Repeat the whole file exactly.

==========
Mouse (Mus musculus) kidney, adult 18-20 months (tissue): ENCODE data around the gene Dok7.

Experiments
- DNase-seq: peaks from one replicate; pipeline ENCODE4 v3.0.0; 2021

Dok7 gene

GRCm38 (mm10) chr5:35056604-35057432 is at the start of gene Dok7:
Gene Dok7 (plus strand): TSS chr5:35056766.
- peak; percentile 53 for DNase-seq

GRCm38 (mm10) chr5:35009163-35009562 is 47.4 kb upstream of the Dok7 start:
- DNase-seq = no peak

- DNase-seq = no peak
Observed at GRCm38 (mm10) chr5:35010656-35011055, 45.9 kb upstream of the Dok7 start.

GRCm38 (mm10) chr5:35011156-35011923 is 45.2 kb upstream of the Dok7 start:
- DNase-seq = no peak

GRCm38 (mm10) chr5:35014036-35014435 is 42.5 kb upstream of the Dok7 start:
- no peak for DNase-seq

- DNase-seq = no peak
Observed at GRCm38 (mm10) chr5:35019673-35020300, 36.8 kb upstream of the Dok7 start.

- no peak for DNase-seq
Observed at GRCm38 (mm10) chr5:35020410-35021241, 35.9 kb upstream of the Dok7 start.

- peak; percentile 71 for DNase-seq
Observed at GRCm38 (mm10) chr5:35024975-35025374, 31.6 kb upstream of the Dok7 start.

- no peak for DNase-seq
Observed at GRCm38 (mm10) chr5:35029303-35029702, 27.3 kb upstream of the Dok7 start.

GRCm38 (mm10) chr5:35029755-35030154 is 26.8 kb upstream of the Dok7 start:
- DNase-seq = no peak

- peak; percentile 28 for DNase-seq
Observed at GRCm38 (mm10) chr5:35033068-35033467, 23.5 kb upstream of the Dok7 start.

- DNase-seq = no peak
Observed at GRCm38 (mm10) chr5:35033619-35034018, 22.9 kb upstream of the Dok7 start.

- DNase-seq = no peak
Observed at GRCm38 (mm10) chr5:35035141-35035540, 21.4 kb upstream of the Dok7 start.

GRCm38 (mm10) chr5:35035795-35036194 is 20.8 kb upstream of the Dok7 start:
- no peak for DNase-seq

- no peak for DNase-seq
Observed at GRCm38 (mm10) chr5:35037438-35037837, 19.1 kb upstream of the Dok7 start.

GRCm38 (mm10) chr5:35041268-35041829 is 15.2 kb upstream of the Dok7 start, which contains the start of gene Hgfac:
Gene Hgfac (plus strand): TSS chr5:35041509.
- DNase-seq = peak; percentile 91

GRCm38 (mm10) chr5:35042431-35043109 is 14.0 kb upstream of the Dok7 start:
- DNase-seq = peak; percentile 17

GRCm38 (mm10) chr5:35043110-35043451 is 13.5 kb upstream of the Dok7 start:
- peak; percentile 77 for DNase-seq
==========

Mouse (Mus musculus) kidney, adult 18-20 months (tissue): ENCODE data around the gene Dok7.

Experiments
- DNase-seq: peaks from one replicate; pipeline ENCODE4 v3.0.0; 2021

Dok7 gene

GRCm38 (mm10) chr5:35056604-35057432 is at the start of gene Dok7:
Gene Dok7 (plus strand): TSS chr5:35056766.
- peak; percentile 53 for DNase-seq

GRCm38 (mm10) chr5:35009163-35009562 is 47.4 kb upstream of the Dok7 start:
- DNase-seq = no peak

- DNase-seq = no peak
Observed at GRCm38 (mm10) chr5:35010656-35011055, 45.9 kb upstream of the Dok7 start.

GRCm38 (mm10) chr5:35011156-35011923 is 45.2 kb upstream of the Dok7 start:
- DNase-seq = no peak

GRCm38 (mm10) chr5:35014036-35014435 is 42.5 kb upstream of the Dok7 start:
- no peak for DNase-seq

- DNase-seq = no peak
Observed at GRCm38 (mm10) chr5:35019673-35020300, 36.8 kb upstream of the Dok7 start.

- no peak for DNase-seq
Observed at GRCm38 (mm10) chr5:35020410-35021241, 35.9 kb upstream of the Dok7 start.

- peak; percentile 71 for DNase-seq
Observed at GRCm38 (mm10) chr5:35024975-35025374, 31.6 kb upstream of the Dok7 start.

- no peak for DNase-seq
Observed at GRCm38 (mm10) chr5:35029303-35029702, 27.3 kb upstream of the Dok7 start.

GRCm38 (mm10) chr5:35029755-35030154 is 26.8 kb upstream of the Dok7 start:
- DNase-seq = no peak

- peak; percentile 28 for DNase-seq
Observed at GRCm38 (mm10) chr5:35033068-35033467, 23.5 kb upstream of the Dok7 start.

- DNase-seq = no peak
Observed at GRCm38 (mm10) chr5:35033619-35034018, 22.9 kb upstream of the Dok7 start.

- DNase-seq = no peak
Observed at GRCm38 (mm10) chr5:35035141-35035540, 21.4 kb upstream of the Dok7 start.

GRCm38 (mm10) chr5:35035795-35036194 is 20.8 kb upstream of the Dok7 start:
- no peak for DNase-seq

- no peak for DNase-seq
Observed at GRCm38 (mm10) chr5:35037438-35037837, 19.1 kb upstream of the Dok7 start.

GRCm38 (mm10) chr5:35041268-35041829 is 15.2 kb upstream of the Dok7 start, which contains the start of gene Hgfac:
Gene Hgfac (plus strand): TSS chr5:35041509.
- DNase-seq = peak; percentile 91

GRCm38 (mm10) chr5:35042431-35043109 is 14.0 kb upstream of the Dok7 start:
- DNase-seq = peak; percentile 17

GRCm38 (mm10) chr5:35043110-35043451 is 13.5 kb upstream of the Dok7 start:
- peak; percentile 77 for DNase-seq